In Ethics of the Sages, Pies compares precepts contained in Pirkei Avot, the only tractate of the Talmud that deals exclusively with moral and ethical lessons, with similar precepts from the world's other major spiritual traditions. Additionally, he demonstrates the relationship of Pirkei Avot and other spiritual teachings to concepts found in modern psychotherapy literature.
Pirkei Avot, he said, contains an immense number of psychologically rich observations and truths.
"There is a maxim in Pirkei Avot that says 'Who is rich? He who is happy with his lot.' This notion that we can be rich or happy by appreciating what we actually have I think is a very important psychological truth," Pies said.
Unfortunately, psychiatric patients and some psychiatrists as well, he said, tend to dwell on the things that they don't have and become fixated on those.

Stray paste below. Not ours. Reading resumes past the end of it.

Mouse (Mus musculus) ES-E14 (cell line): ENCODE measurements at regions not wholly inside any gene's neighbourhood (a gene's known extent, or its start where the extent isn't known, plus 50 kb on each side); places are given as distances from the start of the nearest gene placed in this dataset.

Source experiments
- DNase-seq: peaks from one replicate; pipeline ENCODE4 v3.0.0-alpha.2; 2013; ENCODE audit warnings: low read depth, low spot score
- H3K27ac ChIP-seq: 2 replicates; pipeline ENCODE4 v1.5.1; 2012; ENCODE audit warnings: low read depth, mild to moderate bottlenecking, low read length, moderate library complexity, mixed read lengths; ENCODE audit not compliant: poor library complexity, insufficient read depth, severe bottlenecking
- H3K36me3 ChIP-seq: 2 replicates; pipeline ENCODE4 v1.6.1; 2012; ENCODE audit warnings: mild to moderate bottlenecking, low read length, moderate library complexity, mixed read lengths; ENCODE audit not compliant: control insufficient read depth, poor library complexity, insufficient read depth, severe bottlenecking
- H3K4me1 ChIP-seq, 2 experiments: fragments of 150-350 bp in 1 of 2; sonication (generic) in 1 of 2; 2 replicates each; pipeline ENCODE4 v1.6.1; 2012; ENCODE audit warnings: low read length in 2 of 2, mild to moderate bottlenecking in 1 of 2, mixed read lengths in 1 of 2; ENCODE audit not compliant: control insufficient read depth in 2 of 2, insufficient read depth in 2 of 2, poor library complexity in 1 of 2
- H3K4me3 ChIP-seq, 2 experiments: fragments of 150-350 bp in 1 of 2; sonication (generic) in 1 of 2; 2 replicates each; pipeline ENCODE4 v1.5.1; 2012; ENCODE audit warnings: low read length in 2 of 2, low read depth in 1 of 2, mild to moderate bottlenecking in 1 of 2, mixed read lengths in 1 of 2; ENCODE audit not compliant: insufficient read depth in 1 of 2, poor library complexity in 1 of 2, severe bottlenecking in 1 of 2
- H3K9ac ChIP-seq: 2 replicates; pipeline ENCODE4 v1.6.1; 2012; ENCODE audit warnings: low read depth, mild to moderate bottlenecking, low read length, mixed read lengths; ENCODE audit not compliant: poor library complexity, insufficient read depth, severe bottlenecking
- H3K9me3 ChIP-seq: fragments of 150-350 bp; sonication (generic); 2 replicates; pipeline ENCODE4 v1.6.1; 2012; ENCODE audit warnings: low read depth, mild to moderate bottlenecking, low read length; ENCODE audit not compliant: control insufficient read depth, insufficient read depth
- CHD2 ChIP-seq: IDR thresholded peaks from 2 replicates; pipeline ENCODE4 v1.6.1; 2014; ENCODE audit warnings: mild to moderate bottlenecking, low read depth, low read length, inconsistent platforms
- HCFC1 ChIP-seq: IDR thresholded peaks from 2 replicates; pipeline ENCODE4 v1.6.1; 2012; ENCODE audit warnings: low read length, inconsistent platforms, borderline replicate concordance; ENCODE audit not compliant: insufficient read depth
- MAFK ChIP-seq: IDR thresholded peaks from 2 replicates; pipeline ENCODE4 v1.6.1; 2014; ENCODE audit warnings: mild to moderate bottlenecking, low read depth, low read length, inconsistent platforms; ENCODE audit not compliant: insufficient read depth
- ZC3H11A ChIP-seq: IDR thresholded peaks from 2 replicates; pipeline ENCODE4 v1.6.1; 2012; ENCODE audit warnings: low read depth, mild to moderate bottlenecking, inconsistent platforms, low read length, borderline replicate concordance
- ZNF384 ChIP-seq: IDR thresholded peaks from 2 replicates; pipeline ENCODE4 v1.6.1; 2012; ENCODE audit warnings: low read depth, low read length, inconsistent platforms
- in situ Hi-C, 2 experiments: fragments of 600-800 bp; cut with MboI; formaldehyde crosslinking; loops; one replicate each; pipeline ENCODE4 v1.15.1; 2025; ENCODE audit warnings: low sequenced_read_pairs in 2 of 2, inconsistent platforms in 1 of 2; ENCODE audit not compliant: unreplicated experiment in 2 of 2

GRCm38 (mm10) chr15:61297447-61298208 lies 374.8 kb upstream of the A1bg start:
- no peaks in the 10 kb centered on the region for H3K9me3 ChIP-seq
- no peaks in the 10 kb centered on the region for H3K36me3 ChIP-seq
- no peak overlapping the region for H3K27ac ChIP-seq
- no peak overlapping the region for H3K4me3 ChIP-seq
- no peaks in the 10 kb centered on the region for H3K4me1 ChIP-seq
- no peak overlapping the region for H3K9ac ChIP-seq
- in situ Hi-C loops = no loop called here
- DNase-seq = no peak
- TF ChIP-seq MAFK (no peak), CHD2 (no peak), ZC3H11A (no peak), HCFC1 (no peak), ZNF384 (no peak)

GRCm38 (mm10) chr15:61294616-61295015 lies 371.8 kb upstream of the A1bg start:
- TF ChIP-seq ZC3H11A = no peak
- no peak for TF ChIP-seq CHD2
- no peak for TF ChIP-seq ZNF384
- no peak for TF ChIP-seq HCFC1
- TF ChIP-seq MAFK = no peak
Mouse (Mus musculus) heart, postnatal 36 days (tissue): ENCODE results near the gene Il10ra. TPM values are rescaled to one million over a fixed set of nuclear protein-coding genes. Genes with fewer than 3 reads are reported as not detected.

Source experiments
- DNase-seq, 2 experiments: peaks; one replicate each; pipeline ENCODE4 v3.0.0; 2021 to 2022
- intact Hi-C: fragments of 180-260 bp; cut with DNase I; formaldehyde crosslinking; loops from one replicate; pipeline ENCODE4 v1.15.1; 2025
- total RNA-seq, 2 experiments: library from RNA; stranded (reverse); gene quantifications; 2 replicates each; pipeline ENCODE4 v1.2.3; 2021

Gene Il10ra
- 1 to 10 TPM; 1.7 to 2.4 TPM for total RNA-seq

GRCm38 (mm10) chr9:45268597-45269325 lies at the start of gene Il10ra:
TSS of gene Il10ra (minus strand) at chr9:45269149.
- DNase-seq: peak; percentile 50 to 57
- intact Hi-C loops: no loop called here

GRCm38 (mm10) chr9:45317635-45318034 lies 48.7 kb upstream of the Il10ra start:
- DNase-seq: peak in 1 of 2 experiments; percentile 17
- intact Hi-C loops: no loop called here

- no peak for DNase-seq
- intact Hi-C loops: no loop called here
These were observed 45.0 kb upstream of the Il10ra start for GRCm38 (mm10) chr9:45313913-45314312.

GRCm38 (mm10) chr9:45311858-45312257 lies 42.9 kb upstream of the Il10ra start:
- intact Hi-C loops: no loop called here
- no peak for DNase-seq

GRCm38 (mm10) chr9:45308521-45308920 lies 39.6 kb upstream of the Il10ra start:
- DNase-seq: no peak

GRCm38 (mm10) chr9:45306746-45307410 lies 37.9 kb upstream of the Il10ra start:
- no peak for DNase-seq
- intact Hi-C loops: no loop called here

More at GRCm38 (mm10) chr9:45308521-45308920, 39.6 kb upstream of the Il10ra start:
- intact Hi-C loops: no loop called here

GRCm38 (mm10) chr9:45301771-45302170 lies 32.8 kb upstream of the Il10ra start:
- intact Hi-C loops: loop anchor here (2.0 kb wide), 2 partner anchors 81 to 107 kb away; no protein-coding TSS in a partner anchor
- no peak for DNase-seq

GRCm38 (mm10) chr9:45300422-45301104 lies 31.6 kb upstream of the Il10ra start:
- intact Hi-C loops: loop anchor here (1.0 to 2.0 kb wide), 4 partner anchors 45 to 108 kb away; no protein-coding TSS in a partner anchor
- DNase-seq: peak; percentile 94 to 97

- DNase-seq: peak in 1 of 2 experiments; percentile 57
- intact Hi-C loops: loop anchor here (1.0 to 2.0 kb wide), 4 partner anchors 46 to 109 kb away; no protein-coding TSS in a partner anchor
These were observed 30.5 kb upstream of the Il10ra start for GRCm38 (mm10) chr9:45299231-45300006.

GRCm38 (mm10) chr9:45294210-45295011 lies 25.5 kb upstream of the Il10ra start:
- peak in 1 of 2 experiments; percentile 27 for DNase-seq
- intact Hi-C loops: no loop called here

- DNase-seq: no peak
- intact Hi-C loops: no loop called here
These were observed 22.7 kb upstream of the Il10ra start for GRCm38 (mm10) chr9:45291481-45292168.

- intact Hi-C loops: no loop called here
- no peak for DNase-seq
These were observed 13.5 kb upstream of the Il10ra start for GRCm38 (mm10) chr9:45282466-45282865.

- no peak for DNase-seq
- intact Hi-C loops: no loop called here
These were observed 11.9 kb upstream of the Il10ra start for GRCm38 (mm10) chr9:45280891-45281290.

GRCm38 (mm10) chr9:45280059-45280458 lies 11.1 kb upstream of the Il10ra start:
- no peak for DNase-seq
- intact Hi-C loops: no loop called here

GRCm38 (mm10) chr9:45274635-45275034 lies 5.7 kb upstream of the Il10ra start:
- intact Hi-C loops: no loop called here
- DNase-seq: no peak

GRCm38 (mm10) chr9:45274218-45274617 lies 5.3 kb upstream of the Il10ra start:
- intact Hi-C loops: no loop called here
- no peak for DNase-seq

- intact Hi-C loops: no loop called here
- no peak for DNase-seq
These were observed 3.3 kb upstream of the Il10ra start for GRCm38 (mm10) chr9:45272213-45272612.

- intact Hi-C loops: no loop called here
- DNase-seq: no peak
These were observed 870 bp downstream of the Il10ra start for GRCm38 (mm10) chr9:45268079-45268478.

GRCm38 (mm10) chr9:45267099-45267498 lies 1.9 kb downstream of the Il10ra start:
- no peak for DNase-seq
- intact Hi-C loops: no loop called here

Currently, Pies is working on a book, called Everything Has Two Handles.
"That title is taken from a Stoic teaching. The notion is that everything that happens to us, good or bad, can be seen in two ways, or, as it were, picked up in two ways. You can pick it up in a way that leaves you feeling miserable, sad and hopeless, or you can pick it up by the handle that allows you to view it in a positive and creative way," Pies said.
The melding of Judaic, Stoic and some Eastern traditions is of great interest to Pies as a psychiatrist, because he believes the spiritual traditions that he draws upon are focused on helping individuals put aside some of their unnecessary suffering.
Pies also has written a novella based on the life of Moshe ben Maimon (Maimonides), a medieval physician-philosopher. For Pies, Maimonides should be a guiding star for psychiatrists. Maimonides, he explained, believed, "The physician does not cure a disease, he cures a diseased person."